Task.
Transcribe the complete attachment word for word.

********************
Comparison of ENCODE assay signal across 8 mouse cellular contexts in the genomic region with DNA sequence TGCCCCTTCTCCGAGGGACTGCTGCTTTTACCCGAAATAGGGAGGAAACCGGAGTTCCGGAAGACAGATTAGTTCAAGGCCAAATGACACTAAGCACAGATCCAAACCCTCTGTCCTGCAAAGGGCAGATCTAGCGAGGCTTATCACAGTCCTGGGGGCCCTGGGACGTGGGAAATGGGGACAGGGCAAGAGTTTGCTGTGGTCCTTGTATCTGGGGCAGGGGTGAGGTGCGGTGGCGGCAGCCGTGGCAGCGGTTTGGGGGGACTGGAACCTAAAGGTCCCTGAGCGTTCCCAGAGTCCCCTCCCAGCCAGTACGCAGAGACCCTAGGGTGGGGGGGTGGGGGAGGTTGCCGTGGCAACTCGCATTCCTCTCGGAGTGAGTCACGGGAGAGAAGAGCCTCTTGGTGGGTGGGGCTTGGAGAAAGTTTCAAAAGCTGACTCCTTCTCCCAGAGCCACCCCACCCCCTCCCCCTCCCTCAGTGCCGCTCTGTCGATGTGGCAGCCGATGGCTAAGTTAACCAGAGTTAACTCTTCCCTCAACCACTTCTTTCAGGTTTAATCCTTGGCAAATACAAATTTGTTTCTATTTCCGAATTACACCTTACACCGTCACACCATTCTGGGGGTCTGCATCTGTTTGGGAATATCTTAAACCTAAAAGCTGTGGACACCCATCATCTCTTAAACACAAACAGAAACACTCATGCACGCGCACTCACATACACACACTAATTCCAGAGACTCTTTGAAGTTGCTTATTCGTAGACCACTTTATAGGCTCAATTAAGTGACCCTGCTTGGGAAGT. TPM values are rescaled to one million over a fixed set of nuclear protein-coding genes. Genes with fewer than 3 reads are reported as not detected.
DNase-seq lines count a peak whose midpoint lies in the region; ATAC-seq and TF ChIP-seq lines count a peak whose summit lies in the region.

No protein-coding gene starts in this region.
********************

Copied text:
Comparison of ENCODE assay signal across 8 mouse cellular contexts in the genomic region with DNA sequence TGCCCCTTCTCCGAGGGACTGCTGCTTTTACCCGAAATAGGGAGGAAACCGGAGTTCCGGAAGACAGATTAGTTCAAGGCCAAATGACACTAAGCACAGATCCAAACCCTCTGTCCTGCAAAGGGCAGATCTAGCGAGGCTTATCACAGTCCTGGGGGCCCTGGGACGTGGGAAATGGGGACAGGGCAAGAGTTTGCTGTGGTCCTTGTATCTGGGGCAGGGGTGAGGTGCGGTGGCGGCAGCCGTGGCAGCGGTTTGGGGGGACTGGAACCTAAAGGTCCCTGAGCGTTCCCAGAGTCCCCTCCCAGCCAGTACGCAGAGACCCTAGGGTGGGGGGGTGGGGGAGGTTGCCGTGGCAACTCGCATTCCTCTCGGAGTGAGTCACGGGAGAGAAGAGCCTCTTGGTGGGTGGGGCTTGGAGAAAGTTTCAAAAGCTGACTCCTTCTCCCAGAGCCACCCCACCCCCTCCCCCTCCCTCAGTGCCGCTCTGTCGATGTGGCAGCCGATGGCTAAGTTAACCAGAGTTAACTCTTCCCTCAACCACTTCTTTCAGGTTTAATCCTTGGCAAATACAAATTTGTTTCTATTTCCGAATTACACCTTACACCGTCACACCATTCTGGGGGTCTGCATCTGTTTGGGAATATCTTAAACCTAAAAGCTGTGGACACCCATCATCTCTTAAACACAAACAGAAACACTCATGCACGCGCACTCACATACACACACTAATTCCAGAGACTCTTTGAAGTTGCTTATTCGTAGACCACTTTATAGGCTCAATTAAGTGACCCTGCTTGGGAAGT. TPM values are rescaled to one million over a fixed set of nuclear protein-coding genes. Genes with fewer than 3 reads are reported as not detected.
DNase-seq lines count a peak whose midpoint lies in the region; ATAC-seq and TF ChIP-seq lines count a peak whose summit lies in the region.

No protein-coding gene starts in this region.